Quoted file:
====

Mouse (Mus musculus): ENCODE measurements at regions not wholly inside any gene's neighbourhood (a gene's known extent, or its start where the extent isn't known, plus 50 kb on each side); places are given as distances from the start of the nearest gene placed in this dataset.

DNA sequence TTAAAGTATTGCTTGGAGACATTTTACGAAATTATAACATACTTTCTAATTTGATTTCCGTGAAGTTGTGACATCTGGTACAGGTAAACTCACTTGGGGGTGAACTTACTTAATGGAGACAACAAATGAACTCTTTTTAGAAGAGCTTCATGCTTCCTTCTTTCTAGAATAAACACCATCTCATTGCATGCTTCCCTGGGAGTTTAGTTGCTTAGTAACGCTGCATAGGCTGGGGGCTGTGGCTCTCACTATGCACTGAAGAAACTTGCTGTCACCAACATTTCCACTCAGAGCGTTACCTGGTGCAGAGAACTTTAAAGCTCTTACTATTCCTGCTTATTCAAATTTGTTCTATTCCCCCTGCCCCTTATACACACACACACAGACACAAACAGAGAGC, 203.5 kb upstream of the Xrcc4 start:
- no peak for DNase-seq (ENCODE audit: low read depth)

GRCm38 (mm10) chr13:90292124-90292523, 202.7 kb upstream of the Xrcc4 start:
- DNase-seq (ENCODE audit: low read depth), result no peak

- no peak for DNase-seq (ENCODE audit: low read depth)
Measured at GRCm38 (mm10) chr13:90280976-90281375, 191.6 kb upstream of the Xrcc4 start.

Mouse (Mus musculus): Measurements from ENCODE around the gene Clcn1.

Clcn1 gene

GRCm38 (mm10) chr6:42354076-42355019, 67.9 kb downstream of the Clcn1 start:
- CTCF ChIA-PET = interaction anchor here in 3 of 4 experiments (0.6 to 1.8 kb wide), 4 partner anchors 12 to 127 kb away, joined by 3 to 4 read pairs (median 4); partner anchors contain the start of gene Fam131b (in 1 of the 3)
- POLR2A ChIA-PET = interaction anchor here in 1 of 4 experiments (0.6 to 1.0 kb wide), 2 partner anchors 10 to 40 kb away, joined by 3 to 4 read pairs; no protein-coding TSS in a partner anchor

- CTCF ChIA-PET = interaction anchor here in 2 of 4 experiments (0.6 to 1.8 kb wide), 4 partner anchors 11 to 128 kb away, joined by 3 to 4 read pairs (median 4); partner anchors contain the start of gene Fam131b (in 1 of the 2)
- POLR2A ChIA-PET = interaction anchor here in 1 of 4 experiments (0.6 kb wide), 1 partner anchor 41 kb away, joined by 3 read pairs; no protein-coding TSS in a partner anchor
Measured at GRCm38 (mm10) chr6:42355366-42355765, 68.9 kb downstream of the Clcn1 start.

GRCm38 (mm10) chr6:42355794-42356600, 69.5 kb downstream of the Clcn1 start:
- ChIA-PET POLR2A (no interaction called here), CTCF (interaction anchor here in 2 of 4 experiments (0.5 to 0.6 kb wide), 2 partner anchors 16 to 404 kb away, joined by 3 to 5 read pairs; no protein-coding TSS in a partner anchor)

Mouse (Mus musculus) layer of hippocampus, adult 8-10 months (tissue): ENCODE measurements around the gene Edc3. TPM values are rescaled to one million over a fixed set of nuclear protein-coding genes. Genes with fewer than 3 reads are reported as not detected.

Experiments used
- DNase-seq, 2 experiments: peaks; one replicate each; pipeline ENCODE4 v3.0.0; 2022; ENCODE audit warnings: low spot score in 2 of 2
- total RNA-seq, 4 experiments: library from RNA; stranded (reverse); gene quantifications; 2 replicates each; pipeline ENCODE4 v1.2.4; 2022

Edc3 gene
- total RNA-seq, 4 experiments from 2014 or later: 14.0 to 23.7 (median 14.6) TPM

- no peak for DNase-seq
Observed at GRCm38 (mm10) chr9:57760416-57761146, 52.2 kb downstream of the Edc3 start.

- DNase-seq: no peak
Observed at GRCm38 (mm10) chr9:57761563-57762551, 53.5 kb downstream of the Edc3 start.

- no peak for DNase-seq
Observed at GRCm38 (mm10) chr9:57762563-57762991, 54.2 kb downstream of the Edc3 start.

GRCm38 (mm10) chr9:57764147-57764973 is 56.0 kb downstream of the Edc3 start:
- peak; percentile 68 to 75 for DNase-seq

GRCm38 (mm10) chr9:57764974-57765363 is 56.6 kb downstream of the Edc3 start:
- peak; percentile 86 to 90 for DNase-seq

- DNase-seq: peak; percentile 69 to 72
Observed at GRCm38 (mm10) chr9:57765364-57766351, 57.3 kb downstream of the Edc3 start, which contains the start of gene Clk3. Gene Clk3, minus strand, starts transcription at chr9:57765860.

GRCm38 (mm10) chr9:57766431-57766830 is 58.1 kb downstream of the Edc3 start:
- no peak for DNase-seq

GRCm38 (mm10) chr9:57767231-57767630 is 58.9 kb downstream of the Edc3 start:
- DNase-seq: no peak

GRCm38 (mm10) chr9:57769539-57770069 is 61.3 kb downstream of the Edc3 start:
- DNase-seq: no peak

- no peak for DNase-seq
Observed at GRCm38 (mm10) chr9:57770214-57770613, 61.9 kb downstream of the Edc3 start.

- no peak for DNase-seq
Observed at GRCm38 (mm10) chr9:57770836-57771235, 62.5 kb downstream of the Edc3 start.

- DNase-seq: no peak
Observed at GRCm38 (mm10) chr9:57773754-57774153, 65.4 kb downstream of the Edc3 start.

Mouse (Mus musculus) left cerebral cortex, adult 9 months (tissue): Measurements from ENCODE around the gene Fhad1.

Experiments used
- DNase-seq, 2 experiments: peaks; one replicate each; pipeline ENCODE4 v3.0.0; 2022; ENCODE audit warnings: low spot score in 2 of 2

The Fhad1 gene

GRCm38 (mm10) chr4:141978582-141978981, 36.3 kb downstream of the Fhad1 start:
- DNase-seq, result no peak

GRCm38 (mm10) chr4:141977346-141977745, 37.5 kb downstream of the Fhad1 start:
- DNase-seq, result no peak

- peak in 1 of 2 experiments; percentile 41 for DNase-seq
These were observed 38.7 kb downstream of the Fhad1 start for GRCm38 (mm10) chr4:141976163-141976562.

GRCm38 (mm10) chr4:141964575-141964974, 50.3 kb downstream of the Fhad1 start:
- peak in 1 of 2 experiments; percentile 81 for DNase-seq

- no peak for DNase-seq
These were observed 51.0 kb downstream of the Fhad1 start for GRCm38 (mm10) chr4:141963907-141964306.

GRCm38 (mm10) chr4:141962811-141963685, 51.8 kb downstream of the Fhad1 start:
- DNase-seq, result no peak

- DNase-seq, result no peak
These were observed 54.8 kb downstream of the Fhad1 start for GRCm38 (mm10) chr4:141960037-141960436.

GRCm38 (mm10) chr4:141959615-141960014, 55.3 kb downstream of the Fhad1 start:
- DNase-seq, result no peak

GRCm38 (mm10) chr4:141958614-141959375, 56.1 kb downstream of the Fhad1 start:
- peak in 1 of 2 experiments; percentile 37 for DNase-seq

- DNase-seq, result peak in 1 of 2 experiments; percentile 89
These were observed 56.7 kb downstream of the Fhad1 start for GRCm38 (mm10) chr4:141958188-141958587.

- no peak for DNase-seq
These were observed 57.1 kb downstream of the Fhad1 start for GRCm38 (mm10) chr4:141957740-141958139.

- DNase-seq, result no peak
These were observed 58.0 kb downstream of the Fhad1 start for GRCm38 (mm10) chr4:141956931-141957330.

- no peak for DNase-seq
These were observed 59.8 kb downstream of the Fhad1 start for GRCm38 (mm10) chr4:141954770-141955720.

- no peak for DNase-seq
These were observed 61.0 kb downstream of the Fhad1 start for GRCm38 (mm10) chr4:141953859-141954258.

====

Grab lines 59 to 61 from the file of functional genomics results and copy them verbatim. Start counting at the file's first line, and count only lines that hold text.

- peak in 1 of 2 experiments; percentile 81 for DNase-seq

- no peak for DNase-seq
These were observed 51.0 kb downstream of the Fhad1 start for GRCm38 (mm10) chr4:141963907-141964306.